Mexico City mayor rejects demands to veto gay marriage law

Mexico City mayor rejects demands to veto gay marriage law

Mexico City on Tuesday formally put on the books a law allowing same-sex couples to marry and adopt children, with Mayor Marcelo Ebrard rejecting demands he veto the controversial measure.

The law, approved by city legislators on December 21, was published in Mexico City’s official register on Tuesday and will take effect in March.

The law will allow same-sex couples to marry, adopt children, apply for bank loans together, inherit wealth and be included in the insurance policies of their spouse, rights they are denied under civil unions.

The leftist-majority municipal assembly approved the changes last week by a vote of 39-20 with five abstentions.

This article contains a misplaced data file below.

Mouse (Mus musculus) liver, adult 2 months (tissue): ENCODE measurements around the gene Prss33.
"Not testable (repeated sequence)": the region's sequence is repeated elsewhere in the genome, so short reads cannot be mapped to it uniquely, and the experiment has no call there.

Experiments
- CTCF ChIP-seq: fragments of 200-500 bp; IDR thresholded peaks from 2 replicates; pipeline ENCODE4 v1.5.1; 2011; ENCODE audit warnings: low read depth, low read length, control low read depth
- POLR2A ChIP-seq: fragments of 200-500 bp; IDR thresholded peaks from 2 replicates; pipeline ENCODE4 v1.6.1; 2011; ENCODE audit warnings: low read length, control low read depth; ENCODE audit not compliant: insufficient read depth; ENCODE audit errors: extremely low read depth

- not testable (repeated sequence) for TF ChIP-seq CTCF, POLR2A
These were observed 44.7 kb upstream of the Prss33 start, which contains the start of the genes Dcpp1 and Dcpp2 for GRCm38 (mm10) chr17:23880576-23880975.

Tourism officials in Mexico say they hope to attract gay couples who want to marry in the capital city.

“Mexico City will become a centre, where (gay) people from all over the world will be able to come and have their wedding, and then spend their honeymoon here,” said Alejandro Rojas, the city tourism secretary.

The Roman Catholic Church has condemned the law as an affront to the traditional family and has vowed to overturn the law.

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